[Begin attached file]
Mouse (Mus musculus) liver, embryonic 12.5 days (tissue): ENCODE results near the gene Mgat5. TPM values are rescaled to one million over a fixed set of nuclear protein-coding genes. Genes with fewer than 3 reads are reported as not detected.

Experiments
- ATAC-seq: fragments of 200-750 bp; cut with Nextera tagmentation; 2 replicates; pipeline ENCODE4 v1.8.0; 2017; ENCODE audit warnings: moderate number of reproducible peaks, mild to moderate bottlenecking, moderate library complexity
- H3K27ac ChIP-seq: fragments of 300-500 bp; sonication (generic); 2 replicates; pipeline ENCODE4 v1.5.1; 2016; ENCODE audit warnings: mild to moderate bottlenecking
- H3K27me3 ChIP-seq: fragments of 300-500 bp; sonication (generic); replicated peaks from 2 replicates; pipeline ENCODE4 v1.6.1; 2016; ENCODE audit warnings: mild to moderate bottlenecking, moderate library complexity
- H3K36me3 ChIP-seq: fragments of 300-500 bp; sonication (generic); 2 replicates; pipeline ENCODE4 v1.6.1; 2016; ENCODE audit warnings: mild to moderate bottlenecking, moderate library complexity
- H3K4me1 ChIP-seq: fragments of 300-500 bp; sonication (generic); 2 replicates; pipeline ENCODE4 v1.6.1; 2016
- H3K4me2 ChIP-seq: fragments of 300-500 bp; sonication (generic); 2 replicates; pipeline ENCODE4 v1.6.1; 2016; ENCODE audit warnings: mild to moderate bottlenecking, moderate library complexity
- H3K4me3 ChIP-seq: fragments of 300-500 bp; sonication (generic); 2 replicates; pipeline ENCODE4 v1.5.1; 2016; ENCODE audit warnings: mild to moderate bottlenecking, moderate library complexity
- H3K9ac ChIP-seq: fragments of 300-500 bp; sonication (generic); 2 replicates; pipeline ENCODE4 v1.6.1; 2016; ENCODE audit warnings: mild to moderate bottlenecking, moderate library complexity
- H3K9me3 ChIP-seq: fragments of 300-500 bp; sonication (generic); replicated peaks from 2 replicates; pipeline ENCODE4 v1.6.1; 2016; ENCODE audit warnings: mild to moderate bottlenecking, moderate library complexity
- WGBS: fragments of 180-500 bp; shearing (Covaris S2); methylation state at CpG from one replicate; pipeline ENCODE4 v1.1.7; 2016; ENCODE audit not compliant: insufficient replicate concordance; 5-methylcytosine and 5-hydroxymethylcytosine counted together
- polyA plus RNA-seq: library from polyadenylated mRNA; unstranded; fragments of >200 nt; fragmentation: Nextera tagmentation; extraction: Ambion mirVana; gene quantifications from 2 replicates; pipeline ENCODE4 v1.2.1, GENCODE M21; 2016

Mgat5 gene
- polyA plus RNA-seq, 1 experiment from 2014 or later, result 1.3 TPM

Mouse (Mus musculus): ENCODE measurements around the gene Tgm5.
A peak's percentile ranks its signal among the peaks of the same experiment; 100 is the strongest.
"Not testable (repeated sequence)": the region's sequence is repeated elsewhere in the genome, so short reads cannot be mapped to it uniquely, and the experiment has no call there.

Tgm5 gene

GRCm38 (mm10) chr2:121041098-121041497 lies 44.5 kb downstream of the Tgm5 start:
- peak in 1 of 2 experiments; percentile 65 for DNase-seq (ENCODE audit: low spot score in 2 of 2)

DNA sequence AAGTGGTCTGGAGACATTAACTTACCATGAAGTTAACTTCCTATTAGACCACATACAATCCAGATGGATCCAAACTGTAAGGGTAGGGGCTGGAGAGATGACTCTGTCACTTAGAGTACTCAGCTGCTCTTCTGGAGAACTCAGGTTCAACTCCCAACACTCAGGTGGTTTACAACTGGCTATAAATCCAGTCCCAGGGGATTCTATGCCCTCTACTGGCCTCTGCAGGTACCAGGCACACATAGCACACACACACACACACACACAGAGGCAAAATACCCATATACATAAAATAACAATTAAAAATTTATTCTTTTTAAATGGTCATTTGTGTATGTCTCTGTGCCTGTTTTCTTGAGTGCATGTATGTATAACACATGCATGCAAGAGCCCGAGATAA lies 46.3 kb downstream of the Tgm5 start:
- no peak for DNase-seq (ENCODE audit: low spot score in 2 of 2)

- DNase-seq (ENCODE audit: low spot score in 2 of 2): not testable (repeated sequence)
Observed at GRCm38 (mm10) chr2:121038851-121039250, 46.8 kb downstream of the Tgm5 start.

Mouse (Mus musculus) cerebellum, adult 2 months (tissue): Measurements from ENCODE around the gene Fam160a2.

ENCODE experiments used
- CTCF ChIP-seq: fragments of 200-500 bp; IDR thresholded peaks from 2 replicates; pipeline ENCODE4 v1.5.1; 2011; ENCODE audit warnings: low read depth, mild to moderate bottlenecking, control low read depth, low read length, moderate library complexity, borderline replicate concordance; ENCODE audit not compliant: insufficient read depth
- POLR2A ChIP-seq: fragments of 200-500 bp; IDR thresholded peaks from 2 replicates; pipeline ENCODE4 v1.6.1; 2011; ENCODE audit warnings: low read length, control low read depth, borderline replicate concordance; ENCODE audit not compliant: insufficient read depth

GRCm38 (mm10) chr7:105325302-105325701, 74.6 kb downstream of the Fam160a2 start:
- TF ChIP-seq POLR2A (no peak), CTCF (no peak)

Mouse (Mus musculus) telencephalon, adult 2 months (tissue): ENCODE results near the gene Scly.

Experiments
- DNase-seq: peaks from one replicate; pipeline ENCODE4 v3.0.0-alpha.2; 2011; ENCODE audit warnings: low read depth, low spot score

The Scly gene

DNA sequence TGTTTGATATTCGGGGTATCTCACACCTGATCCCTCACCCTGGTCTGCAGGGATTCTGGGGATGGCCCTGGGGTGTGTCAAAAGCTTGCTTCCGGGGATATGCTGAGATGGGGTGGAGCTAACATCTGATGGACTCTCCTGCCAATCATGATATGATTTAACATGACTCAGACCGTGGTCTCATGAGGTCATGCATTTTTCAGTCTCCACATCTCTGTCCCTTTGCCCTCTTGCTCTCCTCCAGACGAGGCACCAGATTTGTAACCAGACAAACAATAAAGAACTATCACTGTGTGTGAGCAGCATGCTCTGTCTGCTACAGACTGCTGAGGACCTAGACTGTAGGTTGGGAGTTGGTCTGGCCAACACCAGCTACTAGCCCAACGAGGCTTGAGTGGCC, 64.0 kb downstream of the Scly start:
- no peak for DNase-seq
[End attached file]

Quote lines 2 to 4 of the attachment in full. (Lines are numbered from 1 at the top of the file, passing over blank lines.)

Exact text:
Experiments
- ATAC-seq: fragments of 200-750 bp; cut with Nextera tagmentation; 2 replicates; pipeline ENCODE4 v1.8.0; 2017; ENCODE audit warnings: moderate number of reproducible peaks, mild to moderate bottlenecking, moderate library complexity
- H3K27ac ChIP-seq: fragments of 300-500 bp; sonication (generic); 2 replicates; pipeline ENCODE4 v1.5.1; 2016; ENCODE audit warnings: mild to moderate bottlenecking